Five Typical Problems Encountered by the Divorce Mediator Handling Your Matter.
Client’s Misunderstanding of the Ground Rules of Divorce Mediation:
The mediator is not your “marriage counselor”, “therapist”, “friend”, “mouth piece”, “advocate” and/or “lawyer”. While the mediator might use various skills that are utilized by therapists, counselors and attorneys to elicit information from the participants, it would be a violation of the mediator’s established neutrality to intentionally take an affirmative role that might imply otherwise.
Mediators Do Not Give Legal Advice:
The mediator is not to be expected to offer you “legal advice” (especially if the mediator is not a licensed attorney). While it may be proper to inform the parties as to what the state of the law might be regarding a particular issue that is raised or should be raised during the mediation; it is improper for the mediator to advocate for any particular solution. (i.e: to show the parties the formulae utilized by the court to determine child and/or spousal support is okay; to tell the parties this is what should be done would be overstepping the mediator’s role, especially if the mediator is aware that the court permits deviation from the standard formulae by agreement of the parties or otherwise.)
Mediators Use of Alternative Solutions:
Suggesting alternative solutions to the parties for consideration is the role of the mediator, so long as the parties understand that the mediator is not setting forth the only path to be followed. You should always keep in mind that “anything goes, so long as it is legal”, when reaching a mutual solution to putting an end to the marriage.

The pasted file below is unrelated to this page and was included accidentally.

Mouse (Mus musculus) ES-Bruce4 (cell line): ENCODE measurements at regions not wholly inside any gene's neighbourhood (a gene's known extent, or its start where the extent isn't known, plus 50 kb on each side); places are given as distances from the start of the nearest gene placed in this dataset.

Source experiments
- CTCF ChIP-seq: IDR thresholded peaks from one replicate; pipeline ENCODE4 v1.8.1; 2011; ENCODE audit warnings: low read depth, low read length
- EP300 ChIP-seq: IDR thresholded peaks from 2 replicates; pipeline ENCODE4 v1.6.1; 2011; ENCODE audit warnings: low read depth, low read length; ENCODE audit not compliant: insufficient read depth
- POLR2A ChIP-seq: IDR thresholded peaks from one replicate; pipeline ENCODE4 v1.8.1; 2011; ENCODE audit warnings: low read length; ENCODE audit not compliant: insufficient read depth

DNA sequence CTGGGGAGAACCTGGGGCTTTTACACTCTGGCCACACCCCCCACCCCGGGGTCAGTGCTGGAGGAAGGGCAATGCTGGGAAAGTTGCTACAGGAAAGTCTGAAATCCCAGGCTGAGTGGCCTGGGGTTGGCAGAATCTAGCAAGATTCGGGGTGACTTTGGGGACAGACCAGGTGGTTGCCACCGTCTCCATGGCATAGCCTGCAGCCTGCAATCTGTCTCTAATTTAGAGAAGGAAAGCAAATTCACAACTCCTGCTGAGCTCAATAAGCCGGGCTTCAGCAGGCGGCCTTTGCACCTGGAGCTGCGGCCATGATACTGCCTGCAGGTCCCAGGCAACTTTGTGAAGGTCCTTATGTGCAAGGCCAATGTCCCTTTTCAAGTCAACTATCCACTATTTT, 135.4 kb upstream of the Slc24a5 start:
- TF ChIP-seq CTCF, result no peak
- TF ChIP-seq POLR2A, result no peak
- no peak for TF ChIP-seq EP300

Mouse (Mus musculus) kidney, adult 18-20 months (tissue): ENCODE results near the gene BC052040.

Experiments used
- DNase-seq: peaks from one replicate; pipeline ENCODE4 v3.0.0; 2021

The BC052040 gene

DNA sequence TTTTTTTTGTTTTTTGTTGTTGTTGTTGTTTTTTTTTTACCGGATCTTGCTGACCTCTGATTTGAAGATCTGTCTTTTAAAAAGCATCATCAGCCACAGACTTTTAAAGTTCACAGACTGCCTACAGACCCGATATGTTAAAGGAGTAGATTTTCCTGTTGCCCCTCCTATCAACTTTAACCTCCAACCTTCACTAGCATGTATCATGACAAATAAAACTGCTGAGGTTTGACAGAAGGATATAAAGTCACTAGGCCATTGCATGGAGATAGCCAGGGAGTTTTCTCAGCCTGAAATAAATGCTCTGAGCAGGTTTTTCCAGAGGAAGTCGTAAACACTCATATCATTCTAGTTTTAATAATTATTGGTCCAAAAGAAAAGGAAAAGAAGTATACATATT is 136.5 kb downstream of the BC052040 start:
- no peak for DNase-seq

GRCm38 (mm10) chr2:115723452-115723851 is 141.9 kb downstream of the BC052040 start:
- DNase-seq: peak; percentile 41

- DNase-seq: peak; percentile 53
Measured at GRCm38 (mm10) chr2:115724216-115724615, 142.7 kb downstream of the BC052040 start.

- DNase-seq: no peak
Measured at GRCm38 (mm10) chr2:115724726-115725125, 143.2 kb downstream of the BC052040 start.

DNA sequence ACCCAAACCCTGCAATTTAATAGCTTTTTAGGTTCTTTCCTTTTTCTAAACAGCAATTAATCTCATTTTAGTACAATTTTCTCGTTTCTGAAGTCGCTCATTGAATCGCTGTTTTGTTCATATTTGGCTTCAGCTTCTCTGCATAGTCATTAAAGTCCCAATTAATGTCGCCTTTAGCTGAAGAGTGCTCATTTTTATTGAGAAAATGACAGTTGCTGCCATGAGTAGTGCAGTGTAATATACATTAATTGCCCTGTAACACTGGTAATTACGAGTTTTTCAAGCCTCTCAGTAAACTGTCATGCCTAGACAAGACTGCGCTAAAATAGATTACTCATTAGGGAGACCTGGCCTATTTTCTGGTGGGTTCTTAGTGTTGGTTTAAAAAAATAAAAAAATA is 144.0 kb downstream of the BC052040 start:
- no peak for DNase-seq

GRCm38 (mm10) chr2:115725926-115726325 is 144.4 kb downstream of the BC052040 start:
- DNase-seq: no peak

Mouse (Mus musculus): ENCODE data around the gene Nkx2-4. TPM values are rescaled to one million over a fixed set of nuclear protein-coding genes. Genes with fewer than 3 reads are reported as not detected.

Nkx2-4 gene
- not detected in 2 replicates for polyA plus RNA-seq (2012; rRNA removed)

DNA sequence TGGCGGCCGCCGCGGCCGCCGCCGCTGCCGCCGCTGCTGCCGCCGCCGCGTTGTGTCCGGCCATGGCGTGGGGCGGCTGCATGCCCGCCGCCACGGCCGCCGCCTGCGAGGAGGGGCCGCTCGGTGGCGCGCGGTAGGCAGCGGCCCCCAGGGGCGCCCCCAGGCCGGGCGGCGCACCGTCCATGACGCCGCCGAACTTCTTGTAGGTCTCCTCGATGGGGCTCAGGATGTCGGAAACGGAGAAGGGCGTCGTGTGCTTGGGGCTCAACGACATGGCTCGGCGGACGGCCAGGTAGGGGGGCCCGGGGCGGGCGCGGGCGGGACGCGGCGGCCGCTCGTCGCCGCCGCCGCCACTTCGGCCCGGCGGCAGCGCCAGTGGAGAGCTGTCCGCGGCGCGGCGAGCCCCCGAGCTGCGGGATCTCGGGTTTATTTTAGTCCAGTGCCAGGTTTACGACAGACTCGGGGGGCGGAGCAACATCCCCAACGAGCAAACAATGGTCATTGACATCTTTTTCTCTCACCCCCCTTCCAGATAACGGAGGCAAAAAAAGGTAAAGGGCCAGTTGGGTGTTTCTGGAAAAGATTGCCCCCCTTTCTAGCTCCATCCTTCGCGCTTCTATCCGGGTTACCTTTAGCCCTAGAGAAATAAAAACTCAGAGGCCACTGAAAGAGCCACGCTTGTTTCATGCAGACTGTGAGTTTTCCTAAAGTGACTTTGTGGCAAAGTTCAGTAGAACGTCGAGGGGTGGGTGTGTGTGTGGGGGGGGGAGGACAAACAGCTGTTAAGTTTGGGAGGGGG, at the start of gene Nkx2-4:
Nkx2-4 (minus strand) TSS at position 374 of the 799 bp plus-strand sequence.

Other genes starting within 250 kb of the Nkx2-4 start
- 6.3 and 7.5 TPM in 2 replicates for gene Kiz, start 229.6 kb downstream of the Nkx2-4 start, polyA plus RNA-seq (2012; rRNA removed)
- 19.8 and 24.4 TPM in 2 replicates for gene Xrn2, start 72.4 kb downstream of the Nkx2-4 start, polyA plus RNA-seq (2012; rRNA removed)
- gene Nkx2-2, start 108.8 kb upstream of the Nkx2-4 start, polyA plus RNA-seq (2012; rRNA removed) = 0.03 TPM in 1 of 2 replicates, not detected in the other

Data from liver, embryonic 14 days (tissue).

Parties’ Lack of Conviction as it Pertains to a Final Solution:
Many individuals who are mediating (usually the spouse who did not initiate the divorce/mediation process), lack the commitment and confidence to move forward with the mediation process. Lack of commitment is often due to that person’s attempt to avoid the inevitable and “fear of the unknown”. It is the role of the mediator to assist you in becoming “self-aware”, by discussing your future expectations and how the mediated solutions might apply to you.
Many mediator’s believe that “review counsel” are problematic, in that they are “hired” by an individual party to “upset” all of the hard work the parties and the mediator put into reaching a comprehensive “Memorandum of Understanding”. This is misplaced “pride” on the part of the mediator. Hiring “review counsel”, or an attorney to protect your interests, is the right of all participants in divorce mediation and can be done at any time. They should be thought of as a tool to be utilized in honing the final “Memorandum of Understanding”, so that the attorney selected to draft the final “Settlement Agreement” need put little thought into converting the parties understanding into a legal agreement to settle the issues of the marriage. In many instances, “review counsel” discover issues that were not addressed in mediation and point out those issues that need to be revisited prior to the settlement documents being produced.
If you are in need of a qualified “mediator” you can contact Glenn P. Milgraum, Esq. at “Morningstar Mediation” by calling 718-748-6625 or by e-mail at: MorningstarMediation@aol.com.
If you are seeking to hire independent counsel, to protect your interests in New York or New Jersey, feel free to contact Glenn P. Milgraum, Esq. by calling 973-812-8660 or by email at: Disputelaw@aol.com. You should also feel free to visit www.GlennMilgraum.com or link with us on www.linkedin.com/in/Disputelaw to review any upcoming posts.
* Nothing herein should be construed as legal advice. You should always consult and/or retain a lawyer regarding any legal matter.